The book explores the notion of Gypsy and Traveller ethnicity and provides a critique of the conceptual basis of racial and ethnic categorisation. An analysis of the post-war housing situation is given in order to illustrate a connection between social and economic conditions, legislation affecting gypsies and travellers and the visibility and general consciousness of the gypsy and traveller population.
The originality of the book lies in its argument that the position of gypsies and travellers largely arises out of social conditions and interaction rather than political, biological or ideological determinants. It puts forward the notion of an ethnic narrative of traveller identity and illustrates how variations of this have been defensively deployed by some travellers and elaborated on by theorists.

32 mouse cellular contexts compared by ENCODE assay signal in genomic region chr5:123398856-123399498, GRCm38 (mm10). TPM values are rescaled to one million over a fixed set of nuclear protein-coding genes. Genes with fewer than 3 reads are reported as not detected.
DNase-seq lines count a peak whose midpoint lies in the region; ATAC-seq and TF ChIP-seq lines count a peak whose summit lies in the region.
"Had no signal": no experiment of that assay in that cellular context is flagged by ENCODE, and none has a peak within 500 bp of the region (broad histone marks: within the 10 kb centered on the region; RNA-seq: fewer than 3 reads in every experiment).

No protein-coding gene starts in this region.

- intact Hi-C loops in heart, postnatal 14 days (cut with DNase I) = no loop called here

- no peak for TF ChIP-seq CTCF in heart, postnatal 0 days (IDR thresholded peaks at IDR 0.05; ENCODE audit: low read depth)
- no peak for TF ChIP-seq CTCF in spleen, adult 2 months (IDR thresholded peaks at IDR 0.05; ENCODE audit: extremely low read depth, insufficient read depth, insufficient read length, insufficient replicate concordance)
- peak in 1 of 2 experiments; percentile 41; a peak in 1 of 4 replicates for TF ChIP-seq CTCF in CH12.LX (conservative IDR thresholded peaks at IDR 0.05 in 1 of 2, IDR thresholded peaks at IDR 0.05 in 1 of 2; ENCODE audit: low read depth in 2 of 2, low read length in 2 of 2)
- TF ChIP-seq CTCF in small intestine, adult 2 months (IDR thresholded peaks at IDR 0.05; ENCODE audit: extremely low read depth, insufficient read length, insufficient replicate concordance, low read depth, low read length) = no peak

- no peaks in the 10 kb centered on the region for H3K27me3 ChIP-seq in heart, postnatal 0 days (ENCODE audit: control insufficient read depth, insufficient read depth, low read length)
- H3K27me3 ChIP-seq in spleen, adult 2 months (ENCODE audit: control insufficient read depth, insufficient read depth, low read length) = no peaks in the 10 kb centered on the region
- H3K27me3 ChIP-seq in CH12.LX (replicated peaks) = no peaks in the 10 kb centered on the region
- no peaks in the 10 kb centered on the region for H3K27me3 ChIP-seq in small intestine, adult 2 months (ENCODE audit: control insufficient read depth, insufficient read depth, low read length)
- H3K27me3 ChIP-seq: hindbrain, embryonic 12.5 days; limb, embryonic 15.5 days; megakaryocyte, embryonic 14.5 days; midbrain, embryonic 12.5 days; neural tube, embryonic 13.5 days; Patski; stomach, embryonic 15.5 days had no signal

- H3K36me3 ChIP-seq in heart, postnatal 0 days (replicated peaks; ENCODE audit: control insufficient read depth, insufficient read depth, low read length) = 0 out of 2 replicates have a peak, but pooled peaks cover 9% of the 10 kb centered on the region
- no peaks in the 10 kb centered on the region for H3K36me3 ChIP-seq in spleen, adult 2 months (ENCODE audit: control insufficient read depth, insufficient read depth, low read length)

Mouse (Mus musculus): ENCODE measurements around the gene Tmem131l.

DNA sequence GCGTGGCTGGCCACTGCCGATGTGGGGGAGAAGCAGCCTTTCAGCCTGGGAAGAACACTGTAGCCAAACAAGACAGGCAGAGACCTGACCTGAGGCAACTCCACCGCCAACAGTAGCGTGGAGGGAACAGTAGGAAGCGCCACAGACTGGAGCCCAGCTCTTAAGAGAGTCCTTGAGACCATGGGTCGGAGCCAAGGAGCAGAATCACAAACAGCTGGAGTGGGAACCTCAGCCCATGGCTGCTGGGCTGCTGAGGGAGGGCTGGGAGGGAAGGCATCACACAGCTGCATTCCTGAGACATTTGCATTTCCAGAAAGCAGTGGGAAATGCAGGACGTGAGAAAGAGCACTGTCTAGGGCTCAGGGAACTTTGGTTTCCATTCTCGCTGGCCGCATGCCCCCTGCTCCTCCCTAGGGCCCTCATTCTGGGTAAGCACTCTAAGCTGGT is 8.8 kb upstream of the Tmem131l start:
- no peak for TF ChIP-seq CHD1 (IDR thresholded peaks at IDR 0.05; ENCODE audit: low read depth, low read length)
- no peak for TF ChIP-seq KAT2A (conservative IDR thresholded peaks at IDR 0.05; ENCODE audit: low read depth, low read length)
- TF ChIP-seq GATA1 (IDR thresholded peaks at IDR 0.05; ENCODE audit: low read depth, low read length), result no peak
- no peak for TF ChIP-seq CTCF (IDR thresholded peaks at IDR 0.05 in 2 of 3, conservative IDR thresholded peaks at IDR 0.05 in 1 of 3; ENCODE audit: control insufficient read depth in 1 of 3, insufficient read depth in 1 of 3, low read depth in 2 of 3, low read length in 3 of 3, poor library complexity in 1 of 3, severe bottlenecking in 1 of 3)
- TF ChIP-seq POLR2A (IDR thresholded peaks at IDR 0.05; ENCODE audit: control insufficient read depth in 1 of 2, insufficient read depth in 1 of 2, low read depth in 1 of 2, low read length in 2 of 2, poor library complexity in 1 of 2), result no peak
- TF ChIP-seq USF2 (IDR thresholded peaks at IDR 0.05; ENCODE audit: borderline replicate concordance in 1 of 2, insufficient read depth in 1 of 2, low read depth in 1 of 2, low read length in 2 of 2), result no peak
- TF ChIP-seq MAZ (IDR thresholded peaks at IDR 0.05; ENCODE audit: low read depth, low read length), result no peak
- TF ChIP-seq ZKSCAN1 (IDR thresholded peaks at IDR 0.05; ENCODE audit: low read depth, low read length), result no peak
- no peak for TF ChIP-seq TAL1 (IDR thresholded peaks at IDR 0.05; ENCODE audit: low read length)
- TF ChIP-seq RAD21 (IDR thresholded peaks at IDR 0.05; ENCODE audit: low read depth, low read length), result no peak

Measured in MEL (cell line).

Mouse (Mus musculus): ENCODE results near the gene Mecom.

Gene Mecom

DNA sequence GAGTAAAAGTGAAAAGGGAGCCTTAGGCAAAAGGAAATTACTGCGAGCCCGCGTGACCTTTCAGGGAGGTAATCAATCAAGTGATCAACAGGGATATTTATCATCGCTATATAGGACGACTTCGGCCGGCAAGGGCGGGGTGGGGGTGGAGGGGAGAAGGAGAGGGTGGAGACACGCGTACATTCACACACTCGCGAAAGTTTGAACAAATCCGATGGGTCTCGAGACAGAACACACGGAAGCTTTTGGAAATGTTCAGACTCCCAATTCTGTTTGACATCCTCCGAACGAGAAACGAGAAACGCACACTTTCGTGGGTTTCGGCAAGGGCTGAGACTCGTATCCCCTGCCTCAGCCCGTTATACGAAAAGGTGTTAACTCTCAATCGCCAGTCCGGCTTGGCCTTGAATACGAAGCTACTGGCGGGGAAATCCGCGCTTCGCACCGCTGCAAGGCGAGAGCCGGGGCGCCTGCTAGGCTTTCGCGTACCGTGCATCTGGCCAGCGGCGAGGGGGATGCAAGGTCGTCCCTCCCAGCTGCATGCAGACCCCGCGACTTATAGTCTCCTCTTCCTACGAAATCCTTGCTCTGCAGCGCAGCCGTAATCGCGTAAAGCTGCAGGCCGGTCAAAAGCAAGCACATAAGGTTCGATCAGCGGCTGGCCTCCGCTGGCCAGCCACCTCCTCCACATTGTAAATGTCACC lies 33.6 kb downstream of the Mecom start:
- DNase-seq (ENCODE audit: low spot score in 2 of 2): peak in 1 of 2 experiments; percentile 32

Belton focuses on the social generation of travellers as a cultural, ethnic and racial categorization, offering a rational explanation of the development of an itinerant population that is less ambiguous and more informative in terms of the social nature of the gypsy and traveller position than interpretations based on 'blood', 'breed', 'stock', ethnicity or race that dominate the literature.